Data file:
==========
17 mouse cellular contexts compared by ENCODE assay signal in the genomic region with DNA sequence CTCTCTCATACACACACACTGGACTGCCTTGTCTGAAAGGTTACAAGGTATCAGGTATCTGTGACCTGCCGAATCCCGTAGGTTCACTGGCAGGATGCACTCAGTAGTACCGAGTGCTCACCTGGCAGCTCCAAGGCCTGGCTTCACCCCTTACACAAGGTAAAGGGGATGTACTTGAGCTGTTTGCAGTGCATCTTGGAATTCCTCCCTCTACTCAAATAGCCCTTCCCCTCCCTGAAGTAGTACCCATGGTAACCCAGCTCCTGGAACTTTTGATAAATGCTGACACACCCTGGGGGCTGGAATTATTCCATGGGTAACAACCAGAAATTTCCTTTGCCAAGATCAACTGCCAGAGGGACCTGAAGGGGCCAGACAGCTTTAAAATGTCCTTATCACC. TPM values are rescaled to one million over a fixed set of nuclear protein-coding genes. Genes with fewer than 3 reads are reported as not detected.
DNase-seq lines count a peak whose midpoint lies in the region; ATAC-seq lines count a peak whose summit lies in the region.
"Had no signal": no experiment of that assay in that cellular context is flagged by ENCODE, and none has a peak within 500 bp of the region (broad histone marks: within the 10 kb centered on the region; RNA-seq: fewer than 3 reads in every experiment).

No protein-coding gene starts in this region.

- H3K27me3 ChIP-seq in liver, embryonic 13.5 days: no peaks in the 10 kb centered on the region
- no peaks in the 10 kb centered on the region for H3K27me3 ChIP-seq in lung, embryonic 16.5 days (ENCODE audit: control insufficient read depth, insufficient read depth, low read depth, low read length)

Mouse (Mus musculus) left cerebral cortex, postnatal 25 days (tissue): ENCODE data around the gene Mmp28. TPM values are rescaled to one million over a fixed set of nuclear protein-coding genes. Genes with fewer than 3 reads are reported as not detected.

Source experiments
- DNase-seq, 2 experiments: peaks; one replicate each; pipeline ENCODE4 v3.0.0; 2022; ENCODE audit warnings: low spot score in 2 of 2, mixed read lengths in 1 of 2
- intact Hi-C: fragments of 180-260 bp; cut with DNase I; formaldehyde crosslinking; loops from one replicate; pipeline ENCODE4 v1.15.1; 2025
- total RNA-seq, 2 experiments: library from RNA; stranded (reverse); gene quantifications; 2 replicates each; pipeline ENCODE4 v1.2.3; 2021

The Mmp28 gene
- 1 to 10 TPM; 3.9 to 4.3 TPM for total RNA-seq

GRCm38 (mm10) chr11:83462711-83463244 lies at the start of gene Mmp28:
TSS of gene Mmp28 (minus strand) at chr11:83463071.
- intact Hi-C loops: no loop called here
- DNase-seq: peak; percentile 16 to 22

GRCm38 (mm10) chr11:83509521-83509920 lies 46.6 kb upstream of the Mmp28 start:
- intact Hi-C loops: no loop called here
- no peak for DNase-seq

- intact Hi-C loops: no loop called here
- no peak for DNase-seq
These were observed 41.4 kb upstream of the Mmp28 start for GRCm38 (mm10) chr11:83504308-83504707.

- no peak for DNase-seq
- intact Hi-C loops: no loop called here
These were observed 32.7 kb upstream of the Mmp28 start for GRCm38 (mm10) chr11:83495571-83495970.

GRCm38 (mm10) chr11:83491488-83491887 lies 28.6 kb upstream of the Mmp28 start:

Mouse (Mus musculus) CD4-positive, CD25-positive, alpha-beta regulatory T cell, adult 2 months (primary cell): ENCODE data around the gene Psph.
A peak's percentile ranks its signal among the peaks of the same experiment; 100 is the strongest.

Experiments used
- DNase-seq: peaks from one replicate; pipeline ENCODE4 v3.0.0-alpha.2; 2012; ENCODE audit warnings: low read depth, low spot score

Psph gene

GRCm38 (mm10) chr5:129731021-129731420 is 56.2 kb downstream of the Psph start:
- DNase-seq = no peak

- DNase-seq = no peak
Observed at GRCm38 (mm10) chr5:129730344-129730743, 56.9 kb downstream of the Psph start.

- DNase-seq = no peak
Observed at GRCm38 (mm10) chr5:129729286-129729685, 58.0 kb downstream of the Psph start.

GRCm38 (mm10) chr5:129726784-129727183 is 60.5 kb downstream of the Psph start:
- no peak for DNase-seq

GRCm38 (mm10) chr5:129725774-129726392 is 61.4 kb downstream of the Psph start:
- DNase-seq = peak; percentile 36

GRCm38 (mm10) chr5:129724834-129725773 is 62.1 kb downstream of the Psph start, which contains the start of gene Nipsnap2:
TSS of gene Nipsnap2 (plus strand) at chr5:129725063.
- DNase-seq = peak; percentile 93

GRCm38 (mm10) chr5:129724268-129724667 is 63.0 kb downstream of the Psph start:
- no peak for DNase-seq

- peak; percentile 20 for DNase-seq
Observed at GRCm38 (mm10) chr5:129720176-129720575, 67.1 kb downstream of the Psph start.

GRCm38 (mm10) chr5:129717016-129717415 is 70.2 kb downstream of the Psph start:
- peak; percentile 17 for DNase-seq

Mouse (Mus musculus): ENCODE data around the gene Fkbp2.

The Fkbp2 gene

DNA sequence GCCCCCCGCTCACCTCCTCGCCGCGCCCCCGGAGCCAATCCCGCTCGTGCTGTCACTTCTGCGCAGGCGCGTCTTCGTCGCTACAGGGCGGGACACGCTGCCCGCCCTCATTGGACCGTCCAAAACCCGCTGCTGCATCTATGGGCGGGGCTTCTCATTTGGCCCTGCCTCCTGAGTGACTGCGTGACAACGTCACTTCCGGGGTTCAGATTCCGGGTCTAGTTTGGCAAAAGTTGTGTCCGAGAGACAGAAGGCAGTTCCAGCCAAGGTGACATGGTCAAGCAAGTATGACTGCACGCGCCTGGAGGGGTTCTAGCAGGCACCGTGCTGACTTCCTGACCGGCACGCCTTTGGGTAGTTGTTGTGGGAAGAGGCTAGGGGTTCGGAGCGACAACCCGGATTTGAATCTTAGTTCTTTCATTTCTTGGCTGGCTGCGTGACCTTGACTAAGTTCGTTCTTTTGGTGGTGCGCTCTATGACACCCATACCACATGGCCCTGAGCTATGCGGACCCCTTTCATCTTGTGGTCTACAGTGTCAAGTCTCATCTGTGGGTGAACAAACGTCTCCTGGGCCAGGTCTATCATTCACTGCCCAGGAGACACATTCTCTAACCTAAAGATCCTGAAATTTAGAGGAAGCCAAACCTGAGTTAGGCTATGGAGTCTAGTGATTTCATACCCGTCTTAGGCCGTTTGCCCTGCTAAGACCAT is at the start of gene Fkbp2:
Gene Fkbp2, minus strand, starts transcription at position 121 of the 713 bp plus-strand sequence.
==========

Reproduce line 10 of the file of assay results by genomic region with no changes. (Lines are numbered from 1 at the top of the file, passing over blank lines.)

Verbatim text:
- intact Hi-C: fragments of 180-260 bp; cut with DNase I; formaldehyde crosslinking; loops from one replicate; pipeline ENCODE4 v1.15.1; 2025